There was still a bit of climbing to do before the peak of Great Rigg at 766m and I had, by now, started to pray for more climbing as it was clearly yielding me places by the minute. At the summit I had brought three more runners behind me and was surprised how quickly and how easily Fairfield summit (873m) drew nearer.
I managed a quick look at the beautiful grassy horseshoe that is the route: These fells show their friendly side towards Ambleside while spectacular grey crags face north, as if to deceive us of their true hostile nature. As my eye ran over I noted the full route back but in fairness, I had limited need for I had bought Pete Bland’s map and studied it well and then Wainwright’s book of the “Eastern Fells” where I had poured over the details of each of the seven summits to see what I needed to pay attention to.
The summit of Fairfield can be confusing with its big flat rock-strewn plateau but you will run straight towards a shelter after which you have to take a very sharp South-East turn. In the end, I caught up with another runner just as the summit came (it felt like out of nowhere) and a nice lady-marshal turned me in the right direction.
My watch had died on a few occasions but only for a few seconds at a time and the time showed well below 59 minutes for the 7.5km climb with: The size of Snowdon but with about 100m less ascent.
Fairfield to Hart Crag
Hikers are warned not to stray too far North on the ridge between Fairfield and Hart Crag. The going is much rougher here, but the locals knew some very fast grassy paths around the worst rocky outcroppings. I took advantage of the first but foolishly ignored following the local man for the second.
A bit further north, you face steep dangerous drops, so this race would be tricky enough in the mist. My descending started well, but then I seemed to lose touch of my feet as several trick rocky sections had to be descended. I lost a good 4-5 places almost immediately before sprinting at full force up Hart Crag and making them all up again. Unfortunately I knew it would be my last chance (“Darn it, I’m the stronger my inner voice said, but I’m running out of climb”).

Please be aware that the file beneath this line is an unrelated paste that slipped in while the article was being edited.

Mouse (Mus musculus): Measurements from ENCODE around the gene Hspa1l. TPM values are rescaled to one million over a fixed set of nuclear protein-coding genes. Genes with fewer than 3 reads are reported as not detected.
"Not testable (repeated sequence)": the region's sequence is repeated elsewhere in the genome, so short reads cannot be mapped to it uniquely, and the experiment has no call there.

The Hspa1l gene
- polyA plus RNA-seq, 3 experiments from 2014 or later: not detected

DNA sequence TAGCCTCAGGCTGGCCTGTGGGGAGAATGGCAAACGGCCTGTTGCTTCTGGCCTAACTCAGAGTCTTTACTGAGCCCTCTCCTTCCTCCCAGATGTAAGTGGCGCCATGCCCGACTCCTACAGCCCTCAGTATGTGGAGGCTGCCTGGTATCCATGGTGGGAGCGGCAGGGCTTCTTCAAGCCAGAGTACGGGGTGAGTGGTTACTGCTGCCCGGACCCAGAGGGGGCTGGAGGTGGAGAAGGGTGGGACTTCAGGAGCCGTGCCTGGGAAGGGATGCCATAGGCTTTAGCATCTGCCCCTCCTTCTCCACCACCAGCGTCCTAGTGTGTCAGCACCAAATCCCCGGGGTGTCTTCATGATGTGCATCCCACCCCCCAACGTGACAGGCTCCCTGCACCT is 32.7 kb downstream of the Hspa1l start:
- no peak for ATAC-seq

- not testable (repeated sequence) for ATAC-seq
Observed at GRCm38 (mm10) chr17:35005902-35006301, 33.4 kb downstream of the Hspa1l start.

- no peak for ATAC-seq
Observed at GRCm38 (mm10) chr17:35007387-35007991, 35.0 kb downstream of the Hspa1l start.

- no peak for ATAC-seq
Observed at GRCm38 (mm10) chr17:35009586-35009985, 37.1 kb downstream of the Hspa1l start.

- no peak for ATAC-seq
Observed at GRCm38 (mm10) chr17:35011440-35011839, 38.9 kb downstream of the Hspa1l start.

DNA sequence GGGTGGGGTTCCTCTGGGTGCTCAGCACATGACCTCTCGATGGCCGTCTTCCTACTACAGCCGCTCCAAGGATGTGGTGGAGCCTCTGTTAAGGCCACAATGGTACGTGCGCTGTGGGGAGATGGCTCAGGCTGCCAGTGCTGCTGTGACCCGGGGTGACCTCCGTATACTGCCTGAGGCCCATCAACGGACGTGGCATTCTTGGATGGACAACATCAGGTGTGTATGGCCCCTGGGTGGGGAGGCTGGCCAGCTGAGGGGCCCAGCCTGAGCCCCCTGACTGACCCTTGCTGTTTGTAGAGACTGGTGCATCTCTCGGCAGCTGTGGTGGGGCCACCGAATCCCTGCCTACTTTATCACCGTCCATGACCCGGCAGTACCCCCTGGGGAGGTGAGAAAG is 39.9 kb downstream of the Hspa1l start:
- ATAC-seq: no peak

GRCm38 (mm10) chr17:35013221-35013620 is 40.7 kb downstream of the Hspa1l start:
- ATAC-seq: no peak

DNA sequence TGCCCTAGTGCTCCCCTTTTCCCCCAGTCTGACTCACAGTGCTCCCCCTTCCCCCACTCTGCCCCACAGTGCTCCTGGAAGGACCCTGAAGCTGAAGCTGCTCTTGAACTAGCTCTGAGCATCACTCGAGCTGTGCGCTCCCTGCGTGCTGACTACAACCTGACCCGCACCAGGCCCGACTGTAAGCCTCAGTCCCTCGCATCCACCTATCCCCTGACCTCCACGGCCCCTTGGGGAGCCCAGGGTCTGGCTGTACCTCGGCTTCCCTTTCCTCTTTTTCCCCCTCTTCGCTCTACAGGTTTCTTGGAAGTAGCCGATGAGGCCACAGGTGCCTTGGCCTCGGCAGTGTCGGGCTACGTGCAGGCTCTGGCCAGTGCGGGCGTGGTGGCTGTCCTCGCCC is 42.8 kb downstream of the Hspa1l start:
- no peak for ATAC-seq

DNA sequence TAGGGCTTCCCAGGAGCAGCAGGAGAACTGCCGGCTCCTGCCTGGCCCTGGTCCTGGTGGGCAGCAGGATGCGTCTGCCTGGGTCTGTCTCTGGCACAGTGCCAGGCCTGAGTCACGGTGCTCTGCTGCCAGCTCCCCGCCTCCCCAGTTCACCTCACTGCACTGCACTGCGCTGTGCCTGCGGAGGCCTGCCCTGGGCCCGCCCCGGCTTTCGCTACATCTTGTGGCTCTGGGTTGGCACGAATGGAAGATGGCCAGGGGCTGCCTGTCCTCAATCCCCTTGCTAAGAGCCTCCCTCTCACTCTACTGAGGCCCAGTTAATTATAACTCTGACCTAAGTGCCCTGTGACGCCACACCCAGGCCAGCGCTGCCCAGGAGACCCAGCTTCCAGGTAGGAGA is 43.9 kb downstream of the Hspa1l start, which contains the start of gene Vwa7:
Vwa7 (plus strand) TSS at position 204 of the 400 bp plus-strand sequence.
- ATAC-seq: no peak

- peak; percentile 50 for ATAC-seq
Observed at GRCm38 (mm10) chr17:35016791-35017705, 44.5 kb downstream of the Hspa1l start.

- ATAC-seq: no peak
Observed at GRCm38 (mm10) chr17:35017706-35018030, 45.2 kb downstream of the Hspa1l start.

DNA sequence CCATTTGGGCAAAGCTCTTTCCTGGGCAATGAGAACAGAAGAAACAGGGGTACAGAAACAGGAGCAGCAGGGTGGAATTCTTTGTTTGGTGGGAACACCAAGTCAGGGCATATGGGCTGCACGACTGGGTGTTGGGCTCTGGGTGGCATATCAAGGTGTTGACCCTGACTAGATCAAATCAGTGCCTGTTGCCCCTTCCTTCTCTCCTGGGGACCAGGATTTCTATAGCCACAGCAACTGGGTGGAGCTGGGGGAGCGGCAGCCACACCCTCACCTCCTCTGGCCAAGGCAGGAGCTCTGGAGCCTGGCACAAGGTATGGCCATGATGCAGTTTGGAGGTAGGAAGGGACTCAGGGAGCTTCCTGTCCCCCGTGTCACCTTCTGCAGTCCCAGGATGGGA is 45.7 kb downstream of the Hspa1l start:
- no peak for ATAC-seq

Hart Crag summit (822m) went by without me really seeing it, all left in my recollection that it was by far the trickiest and rockiest of the fells on the route. No clear path materialised coming off the summit, instead some rock-slab hoping and then into thick grass. I had read in Wainwright’s book that scaling the sheep-fold wall and staying on the right for the descent was quicker so I promptly found a low part of the wall and within a few minutes reunited with a good trail.
I chased like a madman on the flatter bits, my batteries full of power, but I couldn’t make up much ground: The English were too accomplished ascenders to be caught by a dilettante from Denmark even if I felt I had the physical upper hand over my immediate rivals.
While I had lost a few more positions at this time, I managed to catch back a few and generally was going well until High Pike (656m) where a few very steep drops forced me to slow down a bit to manoeuvre properly. I have a lot to learn about steep soft descents.
Once I overran a left-turn in the path trying to focus on my legs, but two gentlemanly English hill-runners yelled me back while taking the opportunity to pass me out for good.